Drew at 24 Worlds

7 06 2017

Drew was in Italy this past weekend at WEMBO 24 hour solo Worlds.  The competition was even more fierce than when he won the Championship in Weaverville, CA in 2015.  He was just behind the leader for over half the race, then the “vomit monster” hit at 230a, sidelining him for a couple hours.  But like the warrior poet that he is, Drew got back in the saddle and climbed back from the dead.  Words and photos:

Hi all,
In just about 13 hours I will start the 24 Hour world championships in Finale Ligire Italia. Start is 10 am – about 2 AM your time. I have an ace support team with more than 30, 24 hour races between them – 2 mechanics, 1 ⅓ therapist, 2 camp “moms”, 1 photographer – of course this is all  3 people; Toni, Wesley & Nick. We have the system dialed. Hopefully I put in the work over the past 6 months to ride well.
The event is huge – 400 solo riders. We are all on a 10 k course so things will be tight. Lots of “ciao”, “grazie”, “tranquillio (calm down). It will not be lonely out there.  I did well in the WEMBO worlds in 2015 in California but this is a whole different deal. We are in the heart of cycling here. No expectations for placing, just hope to ride well.
I think I have the live timing site:
The event site is here but they don’t update anything:
Wesley will send some updates to this mailing list. She will also post to my facebook.

They do it right in Italy. The race takes place during a 24 hour giant party with live music and topless women everywhere. I may have made up that last part. But the ride in front of the stage and live band is no joke. Here is Drew coming across on one of his early laps.


The riders are silhouetted against the backdrop of the stage while live music plays on through the night.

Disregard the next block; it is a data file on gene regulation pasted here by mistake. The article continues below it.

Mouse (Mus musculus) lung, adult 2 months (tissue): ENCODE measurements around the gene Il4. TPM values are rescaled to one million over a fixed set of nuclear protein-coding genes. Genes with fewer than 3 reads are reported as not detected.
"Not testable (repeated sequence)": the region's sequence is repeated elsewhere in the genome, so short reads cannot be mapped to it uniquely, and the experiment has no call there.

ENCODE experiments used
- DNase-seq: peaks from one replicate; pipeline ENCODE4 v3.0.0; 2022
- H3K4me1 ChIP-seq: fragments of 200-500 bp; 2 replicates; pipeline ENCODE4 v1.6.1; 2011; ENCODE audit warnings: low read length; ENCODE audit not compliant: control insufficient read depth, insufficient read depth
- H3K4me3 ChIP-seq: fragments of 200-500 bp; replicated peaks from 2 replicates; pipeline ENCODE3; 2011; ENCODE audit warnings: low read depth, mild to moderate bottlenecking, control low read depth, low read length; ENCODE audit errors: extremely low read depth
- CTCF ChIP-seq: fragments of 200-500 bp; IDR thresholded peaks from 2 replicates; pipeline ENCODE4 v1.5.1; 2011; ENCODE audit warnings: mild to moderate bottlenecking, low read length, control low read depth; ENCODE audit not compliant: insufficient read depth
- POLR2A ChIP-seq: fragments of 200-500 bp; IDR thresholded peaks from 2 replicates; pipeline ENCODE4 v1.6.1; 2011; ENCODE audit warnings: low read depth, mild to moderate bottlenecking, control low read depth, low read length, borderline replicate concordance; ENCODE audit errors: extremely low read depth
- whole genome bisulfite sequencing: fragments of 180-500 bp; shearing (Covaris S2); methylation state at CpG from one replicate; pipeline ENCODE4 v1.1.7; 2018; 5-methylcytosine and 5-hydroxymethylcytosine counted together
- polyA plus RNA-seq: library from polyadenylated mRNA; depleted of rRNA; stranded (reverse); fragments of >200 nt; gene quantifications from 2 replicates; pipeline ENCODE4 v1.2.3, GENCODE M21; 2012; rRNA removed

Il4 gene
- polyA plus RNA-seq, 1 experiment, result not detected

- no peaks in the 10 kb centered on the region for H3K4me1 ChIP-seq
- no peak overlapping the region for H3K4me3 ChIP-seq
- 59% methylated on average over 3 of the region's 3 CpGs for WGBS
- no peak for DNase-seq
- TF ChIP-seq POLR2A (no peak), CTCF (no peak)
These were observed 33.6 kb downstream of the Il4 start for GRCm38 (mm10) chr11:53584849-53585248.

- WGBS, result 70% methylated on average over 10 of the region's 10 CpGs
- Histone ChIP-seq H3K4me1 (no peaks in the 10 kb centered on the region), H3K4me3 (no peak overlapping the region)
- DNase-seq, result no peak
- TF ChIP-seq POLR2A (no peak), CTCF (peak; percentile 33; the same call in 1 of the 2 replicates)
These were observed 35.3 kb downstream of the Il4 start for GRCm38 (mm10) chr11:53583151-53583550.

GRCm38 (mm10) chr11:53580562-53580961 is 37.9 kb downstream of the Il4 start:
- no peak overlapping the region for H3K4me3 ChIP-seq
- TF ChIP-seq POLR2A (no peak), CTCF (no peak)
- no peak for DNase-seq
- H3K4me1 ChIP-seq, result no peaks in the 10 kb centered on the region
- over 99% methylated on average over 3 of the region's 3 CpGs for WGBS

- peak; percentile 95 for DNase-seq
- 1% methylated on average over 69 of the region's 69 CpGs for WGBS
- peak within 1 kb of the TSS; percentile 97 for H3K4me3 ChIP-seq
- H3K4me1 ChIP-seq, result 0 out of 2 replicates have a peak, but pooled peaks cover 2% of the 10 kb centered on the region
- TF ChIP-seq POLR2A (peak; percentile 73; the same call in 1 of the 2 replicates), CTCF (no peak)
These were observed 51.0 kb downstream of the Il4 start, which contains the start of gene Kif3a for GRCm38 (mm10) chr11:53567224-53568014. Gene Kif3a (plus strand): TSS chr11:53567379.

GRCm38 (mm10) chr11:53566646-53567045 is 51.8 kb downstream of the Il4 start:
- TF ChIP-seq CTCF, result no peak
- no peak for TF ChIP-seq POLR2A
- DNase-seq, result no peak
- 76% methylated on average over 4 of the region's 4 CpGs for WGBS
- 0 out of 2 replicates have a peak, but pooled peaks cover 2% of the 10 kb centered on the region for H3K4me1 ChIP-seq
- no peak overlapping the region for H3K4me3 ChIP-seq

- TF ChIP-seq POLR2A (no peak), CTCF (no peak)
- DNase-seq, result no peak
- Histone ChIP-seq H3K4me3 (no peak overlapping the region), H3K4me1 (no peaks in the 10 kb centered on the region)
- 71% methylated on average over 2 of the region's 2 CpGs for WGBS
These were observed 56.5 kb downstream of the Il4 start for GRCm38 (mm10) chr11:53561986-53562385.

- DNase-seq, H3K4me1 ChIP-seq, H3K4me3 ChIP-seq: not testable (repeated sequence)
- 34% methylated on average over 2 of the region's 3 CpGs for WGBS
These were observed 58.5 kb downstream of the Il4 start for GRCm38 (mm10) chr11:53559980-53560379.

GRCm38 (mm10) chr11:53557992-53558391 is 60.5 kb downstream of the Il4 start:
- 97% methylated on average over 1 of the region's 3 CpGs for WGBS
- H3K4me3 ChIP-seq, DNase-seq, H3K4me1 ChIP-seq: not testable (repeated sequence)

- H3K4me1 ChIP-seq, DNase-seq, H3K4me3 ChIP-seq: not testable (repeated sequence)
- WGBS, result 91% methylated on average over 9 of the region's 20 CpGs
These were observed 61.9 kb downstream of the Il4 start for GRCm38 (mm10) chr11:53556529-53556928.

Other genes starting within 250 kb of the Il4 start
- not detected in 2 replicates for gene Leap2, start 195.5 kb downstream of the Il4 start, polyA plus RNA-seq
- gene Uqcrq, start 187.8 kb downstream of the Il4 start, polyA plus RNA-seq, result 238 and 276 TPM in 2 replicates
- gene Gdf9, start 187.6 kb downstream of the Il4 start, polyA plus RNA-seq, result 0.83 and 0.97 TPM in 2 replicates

“Just finished the 2017 World Championships. I finished 3rd in the 55 year old age group. The winner, Peter, from Australia was 2nd behind me in the 2015 Weaverville worlds and he won the 3016 event in New Zealand. He was just too strong all 24 hours. He led from the start, I got close but never close enough. It was back and forth between the Belgium in 2nd and I and he prevailed. I rode really well on a tough course. Very, very twisty the entire course. Rocky, steep loose technical climbs. A bit too hot for my liking. I had some trouble eating enough and had to take a break at 2am – something that won’t work if you want to win. I recovered well and moved back up the field. Very fun race. This is a huge event with concerts and parties all going on while we raced. Our course goes across the stage. My crew was of course, perfect. Now a little down time on the Mediterranean coast of Italy. Drew”

As is typical of Drew, he vastly understates the shittiness when he says that he “had some trouble eating enough”.  Toni said he was tossing his cookies throughout the 21st lap.   He was pretty deep in the hurt locker, but as is typical of Drew, he got back in the race, and fought is way back onto the podium.  Atta boy.

Much more been going on.  Next post coming soon with more updates.




Everesting Flagstaff (Do Epic Sh*t). Revised images.

7 09 2015

This post was going to be about Leadville and the Breck Epic, but that will have to wait.  Drew just pulled off a far more nauseatingly epic feat.  His story below:

“Everesting Flagstaff”

There may be more to learn from climbing the same mountain a hundred times than by climbing a hundred different mountains.”
Richard Nelson “ The Island Within” 1991

Toni met Drew at the Flag summit for dinner. Still looking fresh!

“Everesting” on a bike is not actually climbing Mt. Everest – that would actually be hard. It is an arbitrary and perversely attractive event dreamed up by a group in Australia to climb 8,848 meters (29,029 feet), the height of Mt Everest. The rules say you have to ride the same single climb over & over with no loops (oh and no walking allowed).